Noticed recently: tone-on-tone cloths patched together in subtle, often perfectly imperfect windowpane patterns. We’ve spotted them in projects from the likes of Mjölk, Tamar Barnoon, and Serena Mitnik Miller and by designers from LA to Copenhagen, though credit for their provenance lies in the Korean tradition of pojagi (or bojagi).
According to Cooper Hewitt: “Bojagi cloths were essential elements of Korean households since the very beginning of the Joseon Dynasty in the late fourteenth century up until the 1950s”; artfully stitched together from scraps of cloth and used to wrap gifts, carry objects, or cover food, “these multipurpose textiles combined functionality, aesthetic, and craftsmanship.”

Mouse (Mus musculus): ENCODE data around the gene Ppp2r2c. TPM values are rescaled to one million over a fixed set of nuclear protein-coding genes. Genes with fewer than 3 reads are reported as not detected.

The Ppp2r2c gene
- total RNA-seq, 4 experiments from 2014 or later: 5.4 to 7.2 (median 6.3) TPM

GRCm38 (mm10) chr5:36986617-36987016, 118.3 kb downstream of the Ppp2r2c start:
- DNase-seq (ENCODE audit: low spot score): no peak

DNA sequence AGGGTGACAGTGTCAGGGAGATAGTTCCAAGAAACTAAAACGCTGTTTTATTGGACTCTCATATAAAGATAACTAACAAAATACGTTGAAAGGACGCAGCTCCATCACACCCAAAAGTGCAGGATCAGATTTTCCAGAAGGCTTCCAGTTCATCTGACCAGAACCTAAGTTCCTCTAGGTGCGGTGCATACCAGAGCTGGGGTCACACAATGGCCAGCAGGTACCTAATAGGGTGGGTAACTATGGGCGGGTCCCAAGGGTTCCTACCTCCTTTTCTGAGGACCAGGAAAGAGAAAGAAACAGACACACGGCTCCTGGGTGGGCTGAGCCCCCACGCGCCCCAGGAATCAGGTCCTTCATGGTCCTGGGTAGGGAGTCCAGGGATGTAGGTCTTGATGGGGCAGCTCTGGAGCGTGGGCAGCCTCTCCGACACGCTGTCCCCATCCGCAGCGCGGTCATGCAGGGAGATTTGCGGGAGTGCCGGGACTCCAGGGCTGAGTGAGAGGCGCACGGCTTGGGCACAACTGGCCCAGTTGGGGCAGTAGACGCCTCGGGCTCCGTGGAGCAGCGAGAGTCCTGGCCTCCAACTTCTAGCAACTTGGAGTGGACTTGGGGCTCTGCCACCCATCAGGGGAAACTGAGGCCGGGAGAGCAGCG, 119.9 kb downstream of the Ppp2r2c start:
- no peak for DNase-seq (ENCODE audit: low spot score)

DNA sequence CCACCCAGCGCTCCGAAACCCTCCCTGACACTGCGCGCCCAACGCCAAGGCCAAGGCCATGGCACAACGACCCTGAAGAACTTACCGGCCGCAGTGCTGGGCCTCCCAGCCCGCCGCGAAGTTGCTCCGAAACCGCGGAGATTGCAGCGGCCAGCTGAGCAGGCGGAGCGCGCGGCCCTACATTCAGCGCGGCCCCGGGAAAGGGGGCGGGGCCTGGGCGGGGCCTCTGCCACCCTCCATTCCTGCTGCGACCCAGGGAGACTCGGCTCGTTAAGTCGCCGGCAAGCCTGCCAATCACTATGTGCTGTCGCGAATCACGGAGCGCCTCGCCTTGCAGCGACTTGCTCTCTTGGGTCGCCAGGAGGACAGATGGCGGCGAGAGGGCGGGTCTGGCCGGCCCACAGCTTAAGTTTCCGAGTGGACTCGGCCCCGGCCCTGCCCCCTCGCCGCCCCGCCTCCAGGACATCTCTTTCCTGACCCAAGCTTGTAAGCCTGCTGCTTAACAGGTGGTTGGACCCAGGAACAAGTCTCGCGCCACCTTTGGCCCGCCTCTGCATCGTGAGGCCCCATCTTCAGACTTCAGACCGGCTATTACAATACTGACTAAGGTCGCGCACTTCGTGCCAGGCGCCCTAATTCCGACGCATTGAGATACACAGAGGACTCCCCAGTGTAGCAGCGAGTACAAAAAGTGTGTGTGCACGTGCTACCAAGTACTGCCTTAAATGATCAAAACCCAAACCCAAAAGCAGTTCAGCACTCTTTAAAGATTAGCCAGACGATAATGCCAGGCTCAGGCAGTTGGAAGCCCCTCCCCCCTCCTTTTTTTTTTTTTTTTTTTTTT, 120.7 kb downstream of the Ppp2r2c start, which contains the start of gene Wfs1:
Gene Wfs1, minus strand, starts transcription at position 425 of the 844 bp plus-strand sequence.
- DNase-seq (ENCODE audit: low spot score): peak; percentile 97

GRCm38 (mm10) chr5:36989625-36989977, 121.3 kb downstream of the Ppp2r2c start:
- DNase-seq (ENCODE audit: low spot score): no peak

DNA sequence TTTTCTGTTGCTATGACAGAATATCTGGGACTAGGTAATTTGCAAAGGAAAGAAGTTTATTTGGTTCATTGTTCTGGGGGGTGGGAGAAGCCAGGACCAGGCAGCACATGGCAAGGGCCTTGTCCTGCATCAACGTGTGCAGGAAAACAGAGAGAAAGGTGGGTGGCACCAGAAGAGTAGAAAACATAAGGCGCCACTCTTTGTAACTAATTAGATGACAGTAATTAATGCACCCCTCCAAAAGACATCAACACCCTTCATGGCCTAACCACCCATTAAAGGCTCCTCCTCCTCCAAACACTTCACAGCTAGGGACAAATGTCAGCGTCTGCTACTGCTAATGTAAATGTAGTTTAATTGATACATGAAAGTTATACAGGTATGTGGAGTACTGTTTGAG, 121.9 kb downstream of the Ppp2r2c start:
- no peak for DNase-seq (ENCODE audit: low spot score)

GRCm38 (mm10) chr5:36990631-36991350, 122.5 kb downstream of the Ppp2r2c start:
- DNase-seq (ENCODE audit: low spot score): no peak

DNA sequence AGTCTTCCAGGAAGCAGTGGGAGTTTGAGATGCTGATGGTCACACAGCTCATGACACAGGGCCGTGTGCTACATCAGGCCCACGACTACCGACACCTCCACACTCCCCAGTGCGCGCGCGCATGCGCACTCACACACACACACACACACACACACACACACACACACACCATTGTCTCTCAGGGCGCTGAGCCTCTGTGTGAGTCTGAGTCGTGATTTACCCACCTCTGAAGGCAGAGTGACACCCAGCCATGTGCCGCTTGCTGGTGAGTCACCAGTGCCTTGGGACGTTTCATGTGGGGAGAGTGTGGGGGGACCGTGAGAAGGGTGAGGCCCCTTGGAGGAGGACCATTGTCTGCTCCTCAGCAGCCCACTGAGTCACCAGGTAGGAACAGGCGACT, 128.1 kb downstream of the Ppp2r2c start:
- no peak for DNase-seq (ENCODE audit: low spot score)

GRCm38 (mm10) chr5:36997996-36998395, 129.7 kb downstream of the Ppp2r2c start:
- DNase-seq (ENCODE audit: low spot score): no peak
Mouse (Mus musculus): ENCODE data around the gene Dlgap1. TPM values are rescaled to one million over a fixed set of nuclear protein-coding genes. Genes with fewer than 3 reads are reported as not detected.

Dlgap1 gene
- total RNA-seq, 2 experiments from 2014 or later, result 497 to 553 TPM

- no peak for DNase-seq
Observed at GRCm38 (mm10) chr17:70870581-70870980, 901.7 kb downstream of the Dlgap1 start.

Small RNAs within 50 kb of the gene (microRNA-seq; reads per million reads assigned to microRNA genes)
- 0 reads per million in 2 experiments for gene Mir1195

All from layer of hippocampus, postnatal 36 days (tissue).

Similarly stitched cloths are making appearances lately as window coverings, where light coming through illuminates their handmade quality. Take a look.
For more design details we’re noting recently, see: